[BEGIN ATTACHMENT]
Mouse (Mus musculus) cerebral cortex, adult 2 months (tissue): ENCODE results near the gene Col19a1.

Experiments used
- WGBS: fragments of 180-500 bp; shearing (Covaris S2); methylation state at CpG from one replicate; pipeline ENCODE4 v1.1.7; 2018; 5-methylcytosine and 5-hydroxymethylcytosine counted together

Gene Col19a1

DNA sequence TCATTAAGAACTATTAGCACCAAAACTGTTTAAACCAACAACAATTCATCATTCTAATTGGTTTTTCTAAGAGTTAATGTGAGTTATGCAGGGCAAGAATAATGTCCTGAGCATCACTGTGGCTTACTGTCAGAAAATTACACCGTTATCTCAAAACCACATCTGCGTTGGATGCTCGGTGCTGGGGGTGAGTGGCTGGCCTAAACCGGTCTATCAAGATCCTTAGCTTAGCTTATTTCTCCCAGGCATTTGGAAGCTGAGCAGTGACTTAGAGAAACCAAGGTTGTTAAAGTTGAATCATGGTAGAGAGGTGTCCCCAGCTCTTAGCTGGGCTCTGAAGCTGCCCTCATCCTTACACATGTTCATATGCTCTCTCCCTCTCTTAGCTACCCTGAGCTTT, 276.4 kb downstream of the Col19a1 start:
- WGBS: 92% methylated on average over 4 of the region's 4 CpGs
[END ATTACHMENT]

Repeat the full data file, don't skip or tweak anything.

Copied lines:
Mouse (Mus musculus) cerebral cortex, adult 2 months (tissue): ENCODE results near the gene Col19a1.

Experiments used
- WGBS: fragments of 180-500 bp; shearing (Covaris S2); methylation state at CpG from one replicate; pipeline ENCODE4 v1.1.7; 2018; 5-methylcytosine and 5-hydroxymethylcytosine counted together

Gene Col19a1

DNA sequence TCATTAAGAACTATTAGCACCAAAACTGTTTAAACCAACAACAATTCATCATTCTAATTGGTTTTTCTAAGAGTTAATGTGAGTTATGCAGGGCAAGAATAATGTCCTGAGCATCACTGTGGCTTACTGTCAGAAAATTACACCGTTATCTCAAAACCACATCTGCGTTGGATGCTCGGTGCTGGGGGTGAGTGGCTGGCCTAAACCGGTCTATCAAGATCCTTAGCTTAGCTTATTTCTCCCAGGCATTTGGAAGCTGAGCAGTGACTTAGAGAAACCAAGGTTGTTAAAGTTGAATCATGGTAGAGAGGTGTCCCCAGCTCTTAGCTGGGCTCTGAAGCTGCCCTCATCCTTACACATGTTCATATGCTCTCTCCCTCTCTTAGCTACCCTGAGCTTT, 276.4 kb downstream of the Col19a1 start:
- WGBS: 92% methylated on average over 4 of the region's 4 CpGs